The challenge with e-mail communication is that it relies on the user to be responsible for determining how to send it—whether sensitive or not—and make the decision on whether to encrypt the contents. Another issue is whether the recipient is inside or outside the organizations and if they have the proper credentials to view the encrypted message.

In the majority of organizations, internal e-mails do not require encryption. E-mail encryption becomes more important when the message has to leave the protection of the corporate firewall. A strong e-mail encryption solution makes it possible to automatically encrypt e-mail before it is delivered to external recipients without requiring any additional desktop software or end-user action.

Having Control
The final stage in protecting information and identities looks for solutions aimed at monitoring the actual content that leaves the organization. Content control, coupled with policy-based encryption, is a vital step in a layered approach.

Whether or not outbound communication channels—e-mail, file transfer protocols, instant message, HTTP—are encrypted is determined by the solution. Advanced scanning capabilities can examine the full content of a message and determine the level of risk in the communications. Based on the results, the solution will act appropriately (i.e., block, redirect or encrypt content).

The proper solution can integrate with content monitoring and control technology to provide content encryption that is identified as sensitive by the content control software. The solution should enable encryption to be applied to sensitive messages both in transit through a variety of communication channels and while at rest in user inboxes, on hard drives or on mail servers.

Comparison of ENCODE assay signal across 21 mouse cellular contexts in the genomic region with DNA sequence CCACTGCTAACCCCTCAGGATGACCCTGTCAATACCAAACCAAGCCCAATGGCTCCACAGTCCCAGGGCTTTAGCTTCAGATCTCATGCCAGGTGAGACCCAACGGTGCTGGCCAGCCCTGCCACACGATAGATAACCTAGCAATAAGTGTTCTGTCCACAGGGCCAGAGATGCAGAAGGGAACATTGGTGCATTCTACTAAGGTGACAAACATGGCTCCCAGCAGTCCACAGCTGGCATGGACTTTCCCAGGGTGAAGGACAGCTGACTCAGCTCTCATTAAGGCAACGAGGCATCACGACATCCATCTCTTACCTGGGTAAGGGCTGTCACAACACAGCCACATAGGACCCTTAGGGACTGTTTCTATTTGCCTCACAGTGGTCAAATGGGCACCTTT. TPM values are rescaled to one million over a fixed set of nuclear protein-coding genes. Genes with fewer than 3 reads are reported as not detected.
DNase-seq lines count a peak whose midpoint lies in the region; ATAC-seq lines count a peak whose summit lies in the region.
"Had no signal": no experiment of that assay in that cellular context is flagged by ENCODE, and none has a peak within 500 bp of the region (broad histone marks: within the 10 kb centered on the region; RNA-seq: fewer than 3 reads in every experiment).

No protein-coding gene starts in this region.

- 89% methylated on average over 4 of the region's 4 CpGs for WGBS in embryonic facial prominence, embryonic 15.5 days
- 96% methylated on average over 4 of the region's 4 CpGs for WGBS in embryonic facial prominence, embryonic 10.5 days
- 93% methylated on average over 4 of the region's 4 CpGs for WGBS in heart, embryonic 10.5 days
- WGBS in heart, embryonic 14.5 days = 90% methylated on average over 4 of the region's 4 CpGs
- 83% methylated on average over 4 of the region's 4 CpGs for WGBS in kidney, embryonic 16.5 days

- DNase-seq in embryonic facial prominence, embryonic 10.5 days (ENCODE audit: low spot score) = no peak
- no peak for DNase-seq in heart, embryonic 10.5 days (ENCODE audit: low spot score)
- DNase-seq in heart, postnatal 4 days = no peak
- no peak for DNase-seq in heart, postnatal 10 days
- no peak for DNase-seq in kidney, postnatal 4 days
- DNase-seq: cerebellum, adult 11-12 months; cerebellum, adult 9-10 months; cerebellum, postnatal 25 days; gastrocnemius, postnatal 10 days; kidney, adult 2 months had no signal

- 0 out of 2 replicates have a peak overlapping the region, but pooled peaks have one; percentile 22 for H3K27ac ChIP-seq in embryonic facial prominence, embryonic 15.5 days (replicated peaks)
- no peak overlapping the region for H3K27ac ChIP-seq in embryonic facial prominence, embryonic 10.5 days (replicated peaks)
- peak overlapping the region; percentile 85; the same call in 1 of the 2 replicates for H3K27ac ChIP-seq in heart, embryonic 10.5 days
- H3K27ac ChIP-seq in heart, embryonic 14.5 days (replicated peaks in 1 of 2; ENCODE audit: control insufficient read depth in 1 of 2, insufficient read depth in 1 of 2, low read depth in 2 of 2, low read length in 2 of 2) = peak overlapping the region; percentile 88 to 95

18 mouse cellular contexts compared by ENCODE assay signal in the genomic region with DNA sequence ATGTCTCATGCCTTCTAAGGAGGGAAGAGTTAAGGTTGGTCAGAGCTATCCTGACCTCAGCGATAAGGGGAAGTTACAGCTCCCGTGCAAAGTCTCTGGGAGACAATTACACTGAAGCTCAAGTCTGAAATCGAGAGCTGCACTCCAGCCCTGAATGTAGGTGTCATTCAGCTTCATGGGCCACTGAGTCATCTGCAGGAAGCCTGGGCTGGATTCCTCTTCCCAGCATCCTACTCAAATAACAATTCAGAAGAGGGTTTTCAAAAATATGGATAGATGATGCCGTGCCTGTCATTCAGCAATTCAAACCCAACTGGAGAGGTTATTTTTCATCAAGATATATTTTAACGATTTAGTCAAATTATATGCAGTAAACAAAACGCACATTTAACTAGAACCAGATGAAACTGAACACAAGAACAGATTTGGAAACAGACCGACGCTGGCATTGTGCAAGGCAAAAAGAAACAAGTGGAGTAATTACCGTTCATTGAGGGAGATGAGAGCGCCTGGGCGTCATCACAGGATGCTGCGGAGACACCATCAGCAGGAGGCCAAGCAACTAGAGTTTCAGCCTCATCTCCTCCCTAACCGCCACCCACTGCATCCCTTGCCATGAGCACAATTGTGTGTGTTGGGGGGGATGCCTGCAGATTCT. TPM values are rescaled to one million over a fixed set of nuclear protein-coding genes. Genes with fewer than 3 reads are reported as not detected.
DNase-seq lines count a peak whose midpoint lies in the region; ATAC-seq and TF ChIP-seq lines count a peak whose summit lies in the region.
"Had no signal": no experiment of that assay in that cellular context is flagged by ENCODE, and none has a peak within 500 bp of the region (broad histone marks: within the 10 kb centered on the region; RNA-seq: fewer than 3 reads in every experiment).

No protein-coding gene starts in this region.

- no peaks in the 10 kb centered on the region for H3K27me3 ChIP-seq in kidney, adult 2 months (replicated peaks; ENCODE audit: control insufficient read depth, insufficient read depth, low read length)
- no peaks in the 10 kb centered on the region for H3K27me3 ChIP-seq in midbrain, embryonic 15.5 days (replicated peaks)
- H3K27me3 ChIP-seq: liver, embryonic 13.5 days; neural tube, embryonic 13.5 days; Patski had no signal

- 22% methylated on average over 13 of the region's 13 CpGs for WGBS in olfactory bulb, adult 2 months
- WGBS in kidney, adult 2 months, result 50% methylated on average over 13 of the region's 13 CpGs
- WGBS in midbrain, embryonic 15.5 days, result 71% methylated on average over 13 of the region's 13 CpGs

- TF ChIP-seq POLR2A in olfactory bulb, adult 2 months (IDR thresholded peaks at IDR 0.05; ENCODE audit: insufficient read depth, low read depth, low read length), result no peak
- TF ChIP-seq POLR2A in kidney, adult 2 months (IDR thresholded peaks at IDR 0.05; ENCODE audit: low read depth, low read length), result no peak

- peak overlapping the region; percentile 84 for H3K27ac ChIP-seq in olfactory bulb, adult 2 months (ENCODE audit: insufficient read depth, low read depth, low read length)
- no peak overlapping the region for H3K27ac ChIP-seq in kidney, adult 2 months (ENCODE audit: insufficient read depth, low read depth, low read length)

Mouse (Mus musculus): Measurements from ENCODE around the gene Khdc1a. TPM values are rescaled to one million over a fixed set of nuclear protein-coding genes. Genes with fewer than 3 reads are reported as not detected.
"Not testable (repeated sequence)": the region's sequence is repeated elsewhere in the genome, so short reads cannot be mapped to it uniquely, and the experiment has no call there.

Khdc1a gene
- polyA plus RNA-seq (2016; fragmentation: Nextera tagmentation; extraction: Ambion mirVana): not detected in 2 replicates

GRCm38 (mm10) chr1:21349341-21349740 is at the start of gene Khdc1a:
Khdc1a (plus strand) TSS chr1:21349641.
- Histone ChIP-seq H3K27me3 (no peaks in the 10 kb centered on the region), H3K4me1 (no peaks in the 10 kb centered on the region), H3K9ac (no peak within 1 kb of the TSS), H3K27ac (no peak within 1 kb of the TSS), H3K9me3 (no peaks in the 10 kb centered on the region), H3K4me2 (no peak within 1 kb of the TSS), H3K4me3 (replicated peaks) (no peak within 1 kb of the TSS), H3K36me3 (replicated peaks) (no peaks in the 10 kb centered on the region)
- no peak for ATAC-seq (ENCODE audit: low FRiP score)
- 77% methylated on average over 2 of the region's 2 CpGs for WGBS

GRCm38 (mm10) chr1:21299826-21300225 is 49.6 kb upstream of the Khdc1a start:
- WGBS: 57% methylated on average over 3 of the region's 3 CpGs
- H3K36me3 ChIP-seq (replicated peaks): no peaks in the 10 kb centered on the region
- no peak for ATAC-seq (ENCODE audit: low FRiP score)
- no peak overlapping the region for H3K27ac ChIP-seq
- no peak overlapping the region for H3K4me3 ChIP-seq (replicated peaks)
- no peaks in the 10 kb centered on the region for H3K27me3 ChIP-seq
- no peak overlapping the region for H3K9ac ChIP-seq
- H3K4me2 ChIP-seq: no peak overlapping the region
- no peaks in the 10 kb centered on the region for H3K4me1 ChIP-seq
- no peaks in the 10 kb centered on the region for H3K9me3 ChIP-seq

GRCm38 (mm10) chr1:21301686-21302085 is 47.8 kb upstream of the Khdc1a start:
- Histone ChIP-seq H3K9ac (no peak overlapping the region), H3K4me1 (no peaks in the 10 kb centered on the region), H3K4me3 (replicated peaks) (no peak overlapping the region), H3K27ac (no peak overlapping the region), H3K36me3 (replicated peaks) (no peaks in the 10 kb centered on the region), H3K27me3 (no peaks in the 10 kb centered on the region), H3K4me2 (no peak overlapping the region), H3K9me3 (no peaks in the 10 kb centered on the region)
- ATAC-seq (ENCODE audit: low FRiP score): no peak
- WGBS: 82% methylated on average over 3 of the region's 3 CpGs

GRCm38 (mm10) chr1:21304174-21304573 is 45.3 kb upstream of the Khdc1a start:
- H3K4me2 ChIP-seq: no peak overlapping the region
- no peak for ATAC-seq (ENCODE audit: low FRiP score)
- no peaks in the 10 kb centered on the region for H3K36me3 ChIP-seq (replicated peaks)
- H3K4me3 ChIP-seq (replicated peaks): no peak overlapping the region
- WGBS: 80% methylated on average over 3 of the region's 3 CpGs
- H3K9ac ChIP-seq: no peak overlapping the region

Thinking Forward
At one point, enterprise security was an aspect of a corporation that was often kept secret. Fears of public backlash and damage to brand reputation often moved organizations to make the information regarding their security approach private.

Today, organizations that address security concerns are seen as consumer-minded, forward-thinking entities. This group understands the value of protecting proprietary information and enabling safe, efficient communication with employees, customers, third parties, partners and vendors.

Building a layered security strategy with multiple vendors can be more expensive, is often difficult to deploy and lacks the “connection points” of a well-integrated solution. For example, powerful content control is made stronger by integrating automatic e-mail encryption, which in turn is made stronger by integrating multi-factor authentication for access.

Opting for a layered strategy from a single vendor promotes synergy—a cooperative interaction that will enable organizations to realize a security strategy that features seamless interoperability, efficiency and cost-effectiveness.